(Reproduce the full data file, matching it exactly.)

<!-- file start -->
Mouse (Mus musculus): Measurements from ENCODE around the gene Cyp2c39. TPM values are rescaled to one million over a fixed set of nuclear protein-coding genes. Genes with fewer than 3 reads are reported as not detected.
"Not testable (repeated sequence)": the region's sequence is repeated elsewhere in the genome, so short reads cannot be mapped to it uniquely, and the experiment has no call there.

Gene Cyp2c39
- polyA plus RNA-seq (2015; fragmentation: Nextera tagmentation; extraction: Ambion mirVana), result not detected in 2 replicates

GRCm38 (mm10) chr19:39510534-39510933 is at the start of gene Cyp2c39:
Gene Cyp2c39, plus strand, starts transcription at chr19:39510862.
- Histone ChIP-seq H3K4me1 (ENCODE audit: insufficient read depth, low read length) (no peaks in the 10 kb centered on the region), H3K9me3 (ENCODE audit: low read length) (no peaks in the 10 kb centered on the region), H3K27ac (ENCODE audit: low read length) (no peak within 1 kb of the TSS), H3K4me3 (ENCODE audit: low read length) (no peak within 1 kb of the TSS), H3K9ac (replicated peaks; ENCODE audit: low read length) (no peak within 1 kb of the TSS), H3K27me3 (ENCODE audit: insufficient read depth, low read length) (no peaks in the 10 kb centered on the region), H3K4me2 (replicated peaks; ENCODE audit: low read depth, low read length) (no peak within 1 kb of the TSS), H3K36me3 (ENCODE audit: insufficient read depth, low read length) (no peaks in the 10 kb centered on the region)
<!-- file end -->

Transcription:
Mouse (Mus musculus): Measurements from ENCODE around the gene Cyp2c39. TPM values are rescaled to one million over a fixed set of nuclear protein-coding genes. Genes with fewer than 3 reads are reported as not detected.
"Not testable (repeated sequence)": the region's sequence is repeated elsewhere in the genome, so short reads cannot be mapped to it uniquely, and the experiment has no call there.

Gene Cyp2c39
- polyA plus RNA-seq (2015; fragmentation: Nextera tagmentation; extraction: Ambion mirVana), result not detected in 2 replicates

GRCm38 (mm10) chr19:39510534-39510933 is at the start of gene Cyp2c39:
Gene Cyp2c39, plus strand, starts transcription at chr19:39510862.
- Histone ChIP-seq H3K4me1 (ENCODE audit: insufficient read depth, low read length) (no peaks in the 10 kb centered on the region), H3K9me3 (ENCODE audit: low read length) (no peaks in the 10 kb centered on the region), H3K27ac (ENCODE audit: low read length) (no peak within 1 kb of the TSS), H3K4me3 (ENCODE audit: low read length) (no peak within 1 kb of the TSS), H3K9ac (replicated peaks; ENCODE audit: low read length) (no peak within 1 kb of the TSS), H3K27me3 (ENCODE audit: insufficient read depth, low read length) (no peaks in the 10 kb centered on the region), H3K4me2 (replicated peaks; ENCODE audit: low read depth, low read length) (no peak within 1 kb of the TSS), H3K36me3 (ENCODE audit: insufficient read depth, low read length) (no peaks in the 10 kb centered on the region)